Intro to frozen desserts

Question. What is ice cream?
Answer. Ice cream is a relatively soft frozen dessert made with dairy products (milk, cream or yogurt), and/or fruits and flavorings. Examples of other names for ice cream are gelato, sorbet, frozen custard, etc. Ice cream may be served with other desserts, such as apple pie.


vanilla ice cream with sugar cone

What you need to know before making ice cream

Bacteria flourishes in protein-rich foods such as ice cream; protein in the egg yolks, milk, and cream.  Food poisoning is the primary danger of eating ‘old’ ice cream. Practicing proper hygiene techniques will help prevent foodborne illness. It’s important to understand that an ice cream that smells and tastes just fine doesn’t mean the ice cream is good.

A big misconception is that bacteria gets eliminated in the freezer. Freezer temperature simply slows the growth of bacteria that is already there. If you haven’t followed strict food safety techniques in washing, rinsing, and sanitizing the equipment that you used to make ice cream, chances are that there are bacteria in the ice cream mixture even before churning. Personal hygiene is also very important.

The shelf life of ice cream partly depends on the technique used to make the ice cream.
For your own safety, and the safety of your loved ones, make sure that the ice cream is frozen solid in the freezer, and discard any ice cream that has thawed completely. To store ice cream for longer than a month you can place plastic wrap right on top of the surface of the ice cream and then place the lid on top. Also, wrap the whole ice cream container with plastic wrap.

If you made ice cream at home, if properly wrapped (as mentioned above), you can safely store the ice cream in the freezer for a couple of weeks, maximum. Although it might be ok after 3 weeks, is it worth it to take a chance? Absolutely not. Don’t forget making ice cream at home, you don’t use any preservatives, which is why you make ice cream at home in the first place; to forgo the preservatives that ice cream manufacturers use.

For more info on proper hygiene techniques to follow when making ice cream please follow this link.

Ice creams that are covered in our course

  • Caramel ice cream
  • Cherry ice cream
  • Chestnut ice cream
  • Chocolate ice cream
  • Chocolate chip ice cream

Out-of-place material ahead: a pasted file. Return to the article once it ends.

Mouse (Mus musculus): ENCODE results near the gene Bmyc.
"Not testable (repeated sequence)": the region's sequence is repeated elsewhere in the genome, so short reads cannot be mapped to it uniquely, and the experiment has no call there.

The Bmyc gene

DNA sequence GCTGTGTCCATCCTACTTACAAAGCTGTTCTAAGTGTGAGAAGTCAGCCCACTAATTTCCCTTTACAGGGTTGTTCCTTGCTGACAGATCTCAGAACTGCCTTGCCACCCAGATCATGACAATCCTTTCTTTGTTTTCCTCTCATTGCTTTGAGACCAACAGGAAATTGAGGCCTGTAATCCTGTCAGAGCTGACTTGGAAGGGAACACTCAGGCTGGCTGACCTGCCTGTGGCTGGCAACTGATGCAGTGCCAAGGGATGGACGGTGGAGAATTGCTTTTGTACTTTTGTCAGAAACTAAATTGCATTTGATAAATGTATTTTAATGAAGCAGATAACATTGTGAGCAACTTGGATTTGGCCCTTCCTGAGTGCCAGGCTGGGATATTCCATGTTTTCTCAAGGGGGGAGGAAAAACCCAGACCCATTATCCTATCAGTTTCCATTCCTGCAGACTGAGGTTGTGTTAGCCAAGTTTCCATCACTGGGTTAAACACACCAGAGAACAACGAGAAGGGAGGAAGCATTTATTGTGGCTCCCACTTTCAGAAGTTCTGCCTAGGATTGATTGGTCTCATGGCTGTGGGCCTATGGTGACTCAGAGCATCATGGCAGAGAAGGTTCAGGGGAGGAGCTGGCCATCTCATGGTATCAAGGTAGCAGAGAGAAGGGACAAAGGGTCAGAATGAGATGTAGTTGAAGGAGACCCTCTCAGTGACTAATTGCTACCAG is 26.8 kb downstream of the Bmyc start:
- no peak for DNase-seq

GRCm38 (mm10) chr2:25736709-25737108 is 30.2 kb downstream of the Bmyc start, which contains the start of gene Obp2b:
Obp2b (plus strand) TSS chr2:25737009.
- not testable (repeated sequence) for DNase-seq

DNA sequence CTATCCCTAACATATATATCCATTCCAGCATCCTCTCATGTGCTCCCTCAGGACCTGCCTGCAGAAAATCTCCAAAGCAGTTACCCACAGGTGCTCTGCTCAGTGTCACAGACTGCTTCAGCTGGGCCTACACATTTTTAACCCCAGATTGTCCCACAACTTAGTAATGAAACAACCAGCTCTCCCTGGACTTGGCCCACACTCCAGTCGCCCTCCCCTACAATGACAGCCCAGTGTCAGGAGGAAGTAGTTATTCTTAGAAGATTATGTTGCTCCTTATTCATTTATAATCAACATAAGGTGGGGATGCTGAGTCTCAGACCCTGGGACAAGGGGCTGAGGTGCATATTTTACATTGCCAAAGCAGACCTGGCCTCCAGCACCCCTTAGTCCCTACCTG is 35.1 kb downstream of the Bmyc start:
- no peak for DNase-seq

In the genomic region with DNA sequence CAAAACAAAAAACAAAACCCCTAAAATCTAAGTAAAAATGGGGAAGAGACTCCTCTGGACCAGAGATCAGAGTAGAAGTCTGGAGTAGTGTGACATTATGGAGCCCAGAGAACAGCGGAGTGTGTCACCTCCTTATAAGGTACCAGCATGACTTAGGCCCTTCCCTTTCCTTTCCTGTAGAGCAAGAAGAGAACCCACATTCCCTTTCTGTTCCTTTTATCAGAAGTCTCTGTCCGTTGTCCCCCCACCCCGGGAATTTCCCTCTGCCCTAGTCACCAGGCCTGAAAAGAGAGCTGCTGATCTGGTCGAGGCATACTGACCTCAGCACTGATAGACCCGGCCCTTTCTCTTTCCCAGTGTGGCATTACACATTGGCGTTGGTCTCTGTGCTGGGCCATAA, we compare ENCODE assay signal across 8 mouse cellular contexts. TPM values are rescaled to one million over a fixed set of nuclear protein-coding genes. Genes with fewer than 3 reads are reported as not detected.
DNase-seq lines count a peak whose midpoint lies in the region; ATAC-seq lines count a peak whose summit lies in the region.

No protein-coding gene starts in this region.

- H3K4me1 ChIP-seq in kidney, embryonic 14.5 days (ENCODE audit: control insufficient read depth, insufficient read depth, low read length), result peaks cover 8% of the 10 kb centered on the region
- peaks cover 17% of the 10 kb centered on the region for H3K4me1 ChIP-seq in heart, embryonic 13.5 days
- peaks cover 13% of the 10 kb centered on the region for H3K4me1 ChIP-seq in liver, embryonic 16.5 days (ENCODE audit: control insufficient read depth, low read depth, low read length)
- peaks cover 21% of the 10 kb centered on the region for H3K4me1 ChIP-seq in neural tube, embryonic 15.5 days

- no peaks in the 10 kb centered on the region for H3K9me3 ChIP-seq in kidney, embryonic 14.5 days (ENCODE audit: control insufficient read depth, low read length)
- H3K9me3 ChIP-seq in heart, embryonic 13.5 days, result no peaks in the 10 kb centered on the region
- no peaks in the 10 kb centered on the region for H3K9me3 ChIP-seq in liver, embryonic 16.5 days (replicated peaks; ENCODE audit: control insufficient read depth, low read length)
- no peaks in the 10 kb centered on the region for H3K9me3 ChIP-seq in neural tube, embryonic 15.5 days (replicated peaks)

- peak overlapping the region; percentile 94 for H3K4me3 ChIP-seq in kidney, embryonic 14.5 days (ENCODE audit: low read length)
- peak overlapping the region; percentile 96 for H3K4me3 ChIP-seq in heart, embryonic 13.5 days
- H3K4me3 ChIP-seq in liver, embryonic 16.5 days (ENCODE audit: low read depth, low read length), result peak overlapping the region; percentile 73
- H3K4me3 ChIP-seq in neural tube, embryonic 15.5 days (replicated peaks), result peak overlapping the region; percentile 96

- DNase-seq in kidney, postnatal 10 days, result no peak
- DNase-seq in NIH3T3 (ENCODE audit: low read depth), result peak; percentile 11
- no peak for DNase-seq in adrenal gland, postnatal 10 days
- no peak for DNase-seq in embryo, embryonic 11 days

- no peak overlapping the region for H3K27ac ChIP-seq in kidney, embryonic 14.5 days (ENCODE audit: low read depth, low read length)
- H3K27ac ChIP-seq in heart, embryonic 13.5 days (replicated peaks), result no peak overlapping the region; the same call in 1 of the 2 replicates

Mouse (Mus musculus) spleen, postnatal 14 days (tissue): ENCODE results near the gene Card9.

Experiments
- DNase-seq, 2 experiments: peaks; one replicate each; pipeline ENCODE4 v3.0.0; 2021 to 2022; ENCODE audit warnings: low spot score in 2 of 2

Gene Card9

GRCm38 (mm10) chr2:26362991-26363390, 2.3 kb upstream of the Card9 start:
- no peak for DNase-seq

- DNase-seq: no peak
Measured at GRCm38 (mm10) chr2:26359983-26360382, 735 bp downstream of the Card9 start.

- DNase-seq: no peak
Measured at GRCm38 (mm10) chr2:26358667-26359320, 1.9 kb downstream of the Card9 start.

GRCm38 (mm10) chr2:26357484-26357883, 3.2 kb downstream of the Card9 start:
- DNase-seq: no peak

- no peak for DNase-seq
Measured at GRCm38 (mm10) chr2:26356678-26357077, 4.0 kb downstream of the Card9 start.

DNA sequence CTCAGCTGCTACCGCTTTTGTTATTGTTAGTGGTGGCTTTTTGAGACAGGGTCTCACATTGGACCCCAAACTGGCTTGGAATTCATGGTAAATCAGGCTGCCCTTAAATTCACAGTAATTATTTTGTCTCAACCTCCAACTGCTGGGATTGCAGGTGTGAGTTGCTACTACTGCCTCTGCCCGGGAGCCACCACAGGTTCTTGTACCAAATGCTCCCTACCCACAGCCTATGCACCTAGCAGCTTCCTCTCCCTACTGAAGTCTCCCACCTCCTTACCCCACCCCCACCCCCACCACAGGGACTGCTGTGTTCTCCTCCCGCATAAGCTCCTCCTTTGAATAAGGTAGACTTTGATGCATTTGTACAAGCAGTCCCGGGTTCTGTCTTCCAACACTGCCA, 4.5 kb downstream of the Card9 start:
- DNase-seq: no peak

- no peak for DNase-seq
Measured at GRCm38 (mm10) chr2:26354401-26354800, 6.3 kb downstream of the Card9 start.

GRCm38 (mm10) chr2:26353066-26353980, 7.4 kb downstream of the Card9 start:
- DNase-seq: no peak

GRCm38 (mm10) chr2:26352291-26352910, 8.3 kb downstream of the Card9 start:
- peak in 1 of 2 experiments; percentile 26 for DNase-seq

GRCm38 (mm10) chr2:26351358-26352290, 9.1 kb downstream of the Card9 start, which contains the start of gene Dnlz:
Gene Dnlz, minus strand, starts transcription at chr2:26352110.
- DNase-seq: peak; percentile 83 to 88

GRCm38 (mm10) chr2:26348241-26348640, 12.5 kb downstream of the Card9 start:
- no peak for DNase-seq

• Coconut ice cream
  • Coffee ice cream
  • Ginger ice cream
  • Maple syrup with walnuts
  • Mint ice cream
  • Peach ice cream
  • Pecan ice cream
  • Praline ice cream
  • Pistachio ice cream
  • Raspberry ice cream
  • Strawberry ice cream
  • Vanilla ice cream (with and without eggs)
  • and more to come....

Ice cream sauces covered in our course

  • Hot fudge sauce
  • Caramel sauce
  • Butterscotch sauce

Procedure for making ice cream

 

Ice cream consists of a few simple ingredients. Before you start making ice cream, you must fully understand the effect of each ingredient on the final product. Once you have that down, you can then begin to experiment with your recipe, in order to derive your own perfect recipe. Our video training lesson on how to make ice creams focuses on the effects of each ingredient followed by a recipe for you to try and enjoy.

We have simultaneously made vanilla ice cream , chocolate ice cream , strawberry ice cream using fresh strawberries, pineapple ice cream using canned fruit, and raspberry using raspberry puree so that we can distinguish what ingredient mostly affects the outcome of the ice cream.

All ice creams are 5-star recipes, although each ice cream has slight variations on the ingredients used.

From all ice creams tested, we were able to derive the correct formula for a perfect ice cream every time. Follow the link at the bottom of the article if you wish to find out the results of our findings.

What you will learn from our frozen desserts section of the course

In the frozen desserts section of the course, you will be introduced to the following terminologies;

  • Churning
  • Molding
  • ice cream categories
  • Sorbets
  • Sherbets
  • Density
  • Bombes
  • Partaits
  • Lecithin
  • Overrun
  • Texture
  • Stabilizers
  • Emulsifiers
  • Atomized glucose
  • Invert sugar

Topics covered in this part of the course are;

  • Hygiene
  • Molding ice creams to make ice cream cakes
  • Temperature of ice cream before serving
  •  Molding and unmolding ice cream cakes
  • Ice cream cake finishing mixtures
  • Making  ice cream without eggs
  • Making ice cream with eggs
  • Making ice cream with fruit purees
  • Marking Sorbets
  • Making Sherbets
  • Ice cream terminologies
  • Churning ice creams
  • Troubleshooting tips

 

More info on mixing methods or techniques used in french pastry

 

About our recipe tables

sample recipe table

Sample recipe table

All the recipes in our course are given by weight and percentages. The advantage of having a recipe in percentages is of extreme importance. You can alter the size of the recipe to any size you wish, and most importantly you can make recipe comparisons to notice the effects of ingredients between recipes.

 What a bad ice cream recipe looks like

If you are wondering what a bad ice cream recipe looks like, simply view the short video clip below;

What is your cost of making 'Ice cream'

If you would like to know what your cost is to making ice cream please follow this link.

 

Please follow this link in order to view our recipes and step-by-step video instructions on how to make perfect frozen desserts

 

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